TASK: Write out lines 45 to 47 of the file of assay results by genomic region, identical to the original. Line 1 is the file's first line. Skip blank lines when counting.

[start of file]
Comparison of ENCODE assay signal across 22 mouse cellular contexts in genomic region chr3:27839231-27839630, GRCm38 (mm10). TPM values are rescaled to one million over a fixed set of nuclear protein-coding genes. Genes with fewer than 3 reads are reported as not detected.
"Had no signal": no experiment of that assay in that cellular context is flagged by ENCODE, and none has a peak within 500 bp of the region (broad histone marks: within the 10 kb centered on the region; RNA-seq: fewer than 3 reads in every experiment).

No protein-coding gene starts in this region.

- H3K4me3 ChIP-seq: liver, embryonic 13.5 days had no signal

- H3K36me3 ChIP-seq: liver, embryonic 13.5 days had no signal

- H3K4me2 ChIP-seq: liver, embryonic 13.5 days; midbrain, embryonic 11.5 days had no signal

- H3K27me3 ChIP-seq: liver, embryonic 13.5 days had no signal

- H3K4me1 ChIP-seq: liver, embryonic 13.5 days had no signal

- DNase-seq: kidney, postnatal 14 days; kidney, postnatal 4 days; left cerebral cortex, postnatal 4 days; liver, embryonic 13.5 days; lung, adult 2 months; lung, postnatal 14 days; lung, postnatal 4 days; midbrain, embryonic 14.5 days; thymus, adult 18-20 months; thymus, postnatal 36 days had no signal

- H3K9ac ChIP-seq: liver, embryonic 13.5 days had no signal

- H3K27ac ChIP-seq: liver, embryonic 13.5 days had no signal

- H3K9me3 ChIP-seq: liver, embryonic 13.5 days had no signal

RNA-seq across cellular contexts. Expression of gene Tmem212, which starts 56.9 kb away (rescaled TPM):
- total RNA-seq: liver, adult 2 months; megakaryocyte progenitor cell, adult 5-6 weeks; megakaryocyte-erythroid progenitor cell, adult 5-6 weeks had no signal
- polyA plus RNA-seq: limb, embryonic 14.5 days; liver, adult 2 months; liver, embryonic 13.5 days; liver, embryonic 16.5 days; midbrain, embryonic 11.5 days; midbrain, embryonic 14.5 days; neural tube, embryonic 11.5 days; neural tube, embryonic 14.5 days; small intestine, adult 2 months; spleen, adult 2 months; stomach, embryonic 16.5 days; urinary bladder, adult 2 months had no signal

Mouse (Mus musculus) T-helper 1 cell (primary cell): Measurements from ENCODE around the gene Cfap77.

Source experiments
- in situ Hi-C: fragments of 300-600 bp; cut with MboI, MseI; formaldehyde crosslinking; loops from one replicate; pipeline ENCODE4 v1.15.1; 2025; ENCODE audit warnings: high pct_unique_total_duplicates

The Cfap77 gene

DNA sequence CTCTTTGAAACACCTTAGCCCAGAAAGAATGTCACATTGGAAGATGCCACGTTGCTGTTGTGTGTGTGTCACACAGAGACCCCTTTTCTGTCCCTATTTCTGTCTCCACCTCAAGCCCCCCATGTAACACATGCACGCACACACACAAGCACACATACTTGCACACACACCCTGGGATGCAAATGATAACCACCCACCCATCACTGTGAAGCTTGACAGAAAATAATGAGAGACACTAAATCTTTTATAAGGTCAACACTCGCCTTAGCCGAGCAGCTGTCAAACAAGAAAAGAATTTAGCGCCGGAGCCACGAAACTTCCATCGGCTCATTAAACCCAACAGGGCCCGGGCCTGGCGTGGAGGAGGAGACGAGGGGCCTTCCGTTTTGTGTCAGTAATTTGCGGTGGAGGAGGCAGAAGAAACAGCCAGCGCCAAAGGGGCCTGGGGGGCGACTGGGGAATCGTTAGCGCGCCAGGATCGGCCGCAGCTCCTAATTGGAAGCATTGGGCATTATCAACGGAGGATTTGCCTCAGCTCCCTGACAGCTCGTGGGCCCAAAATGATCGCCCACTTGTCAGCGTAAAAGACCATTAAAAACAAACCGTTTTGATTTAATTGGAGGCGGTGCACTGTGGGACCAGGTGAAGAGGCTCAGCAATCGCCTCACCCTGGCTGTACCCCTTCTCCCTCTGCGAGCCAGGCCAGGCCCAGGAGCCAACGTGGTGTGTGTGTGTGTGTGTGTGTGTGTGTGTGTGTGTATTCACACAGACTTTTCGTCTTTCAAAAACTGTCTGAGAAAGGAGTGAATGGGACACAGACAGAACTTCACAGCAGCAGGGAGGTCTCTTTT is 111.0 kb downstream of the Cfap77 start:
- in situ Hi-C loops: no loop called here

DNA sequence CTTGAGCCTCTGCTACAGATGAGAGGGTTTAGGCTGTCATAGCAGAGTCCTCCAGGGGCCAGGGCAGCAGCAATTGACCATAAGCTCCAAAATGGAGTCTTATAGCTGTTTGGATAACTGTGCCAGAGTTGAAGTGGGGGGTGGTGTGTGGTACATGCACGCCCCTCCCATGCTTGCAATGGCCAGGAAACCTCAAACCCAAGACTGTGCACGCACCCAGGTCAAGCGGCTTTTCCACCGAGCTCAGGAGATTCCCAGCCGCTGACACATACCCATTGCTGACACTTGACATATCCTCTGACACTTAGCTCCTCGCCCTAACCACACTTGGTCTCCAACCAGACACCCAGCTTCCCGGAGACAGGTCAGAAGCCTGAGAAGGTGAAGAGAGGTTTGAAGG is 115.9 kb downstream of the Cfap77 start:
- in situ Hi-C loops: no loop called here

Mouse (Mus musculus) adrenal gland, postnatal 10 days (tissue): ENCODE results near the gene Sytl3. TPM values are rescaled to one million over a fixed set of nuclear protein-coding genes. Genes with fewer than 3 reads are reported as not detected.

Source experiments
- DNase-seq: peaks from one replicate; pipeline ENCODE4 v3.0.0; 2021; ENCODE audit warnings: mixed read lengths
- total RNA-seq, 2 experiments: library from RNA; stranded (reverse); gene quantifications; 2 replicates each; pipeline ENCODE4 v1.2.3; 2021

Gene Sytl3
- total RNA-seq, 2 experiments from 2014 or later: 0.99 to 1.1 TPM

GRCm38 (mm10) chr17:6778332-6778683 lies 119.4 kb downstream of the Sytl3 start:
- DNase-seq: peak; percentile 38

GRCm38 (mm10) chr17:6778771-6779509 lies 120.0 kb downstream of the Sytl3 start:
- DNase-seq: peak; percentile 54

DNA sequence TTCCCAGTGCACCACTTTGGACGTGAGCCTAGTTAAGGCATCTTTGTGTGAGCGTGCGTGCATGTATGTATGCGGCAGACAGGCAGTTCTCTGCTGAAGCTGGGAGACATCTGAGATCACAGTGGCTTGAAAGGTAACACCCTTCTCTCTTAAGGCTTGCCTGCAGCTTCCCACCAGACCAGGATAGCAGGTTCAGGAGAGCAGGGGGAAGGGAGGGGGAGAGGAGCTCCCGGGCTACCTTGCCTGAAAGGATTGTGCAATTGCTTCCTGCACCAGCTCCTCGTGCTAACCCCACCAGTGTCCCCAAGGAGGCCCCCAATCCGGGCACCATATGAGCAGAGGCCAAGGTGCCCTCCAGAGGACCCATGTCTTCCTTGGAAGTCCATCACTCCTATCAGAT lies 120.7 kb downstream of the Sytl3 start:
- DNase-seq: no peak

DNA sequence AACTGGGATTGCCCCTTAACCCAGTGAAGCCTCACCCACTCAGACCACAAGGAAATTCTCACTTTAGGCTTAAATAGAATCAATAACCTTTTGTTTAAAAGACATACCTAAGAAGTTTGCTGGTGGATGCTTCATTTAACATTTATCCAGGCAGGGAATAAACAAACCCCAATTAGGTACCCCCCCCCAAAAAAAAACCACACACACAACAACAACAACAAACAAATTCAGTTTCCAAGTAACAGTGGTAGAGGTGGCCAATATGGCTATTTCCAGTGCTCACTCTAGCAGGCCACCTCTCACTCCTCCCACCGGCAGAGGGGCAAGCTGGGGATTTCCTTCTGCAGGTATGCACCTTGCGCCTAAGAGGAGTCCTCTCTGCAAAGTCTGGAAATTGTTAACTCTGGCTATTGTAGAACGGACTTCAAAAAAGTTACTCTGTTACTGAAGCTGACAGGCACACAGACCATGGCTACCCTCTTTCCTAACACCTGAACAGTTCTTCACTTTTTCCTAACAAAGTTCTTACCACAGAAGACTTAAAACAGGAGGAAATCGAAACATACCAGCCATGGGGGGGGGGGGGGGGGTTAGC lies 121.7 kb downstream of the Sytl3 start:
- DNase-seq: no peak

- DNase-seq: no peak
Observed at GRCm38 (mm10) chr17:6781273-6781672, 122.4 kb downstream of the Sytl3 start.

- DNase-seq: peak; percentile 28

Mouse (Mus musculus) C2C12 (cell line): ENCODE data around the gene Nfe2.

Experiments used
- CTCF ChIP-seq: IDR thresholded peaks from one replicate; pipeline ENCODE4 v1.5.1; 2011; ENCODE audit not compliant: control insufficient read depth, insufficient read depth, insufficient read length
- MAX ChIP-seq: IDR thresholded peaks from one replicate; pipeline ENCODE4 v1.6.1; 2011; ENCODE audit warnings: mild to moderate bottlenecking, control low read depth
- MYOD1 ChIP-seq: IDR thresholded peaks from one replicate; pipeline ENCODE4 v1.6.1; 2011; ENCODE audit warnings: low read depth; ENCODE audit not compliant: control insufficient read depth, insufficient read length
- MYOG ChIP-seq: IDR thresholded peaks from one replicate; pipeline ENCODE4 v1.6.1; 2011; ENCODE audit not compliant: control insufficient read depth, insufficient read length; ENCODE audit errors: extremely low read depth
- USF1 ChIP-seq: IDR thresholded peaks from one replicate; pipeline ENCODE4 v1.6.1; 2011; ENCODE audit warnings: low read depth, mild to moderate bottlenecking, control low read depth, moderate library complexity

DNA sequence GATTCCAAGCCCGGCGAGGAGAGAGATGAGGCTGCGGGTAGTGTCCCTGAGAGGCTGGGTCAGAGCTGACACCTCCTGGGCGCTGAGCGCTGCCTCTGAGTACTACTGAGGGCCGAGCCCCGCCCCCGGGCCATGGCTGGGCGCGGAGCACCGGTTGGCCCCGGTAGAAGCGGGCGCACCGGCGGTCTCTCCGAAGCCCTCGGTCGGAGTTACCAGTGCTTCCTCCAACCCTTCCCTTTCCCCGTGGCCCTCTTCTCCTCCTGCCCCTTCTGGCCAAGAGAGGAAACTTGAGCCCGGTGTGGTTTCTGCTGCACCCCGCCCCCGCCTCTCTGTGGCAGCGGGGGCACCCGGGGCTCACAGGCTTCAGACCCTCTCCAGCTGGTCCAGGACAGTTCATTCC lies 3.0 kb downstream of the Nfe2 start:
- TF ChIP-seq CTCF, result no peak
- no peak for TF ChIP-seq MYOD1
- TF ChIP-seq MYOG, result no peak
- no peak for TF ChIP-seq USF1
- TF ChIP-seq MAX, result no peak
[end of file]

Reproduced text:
- MYOD1 ChIP-seq: IDR thresholded peaks from one replicate; pipeline ENCODE4 v1.6.1; 2011; ENCODE audit warnings: low read depth; ENCODE audit not compliant: control insufficient read depth, insufficient read length
- MYOG ChIP-seq: IDR thresholded peaks from one replicate; pipeline ENCODE4 v1.6.1; 2011; ENCODE audit not compliant: control insufficient read depth, insufficient read length; ENCODE audit errors: extremely low read depth
- USF1 ChIP-seq: IDR thresholded peaks from one replicate; pipeline ENCODE4 v1.6.1; 2011; ENCODE audit warnings: low read depth, mild to moderate bottlenecking, control low read depth, moderate library complexity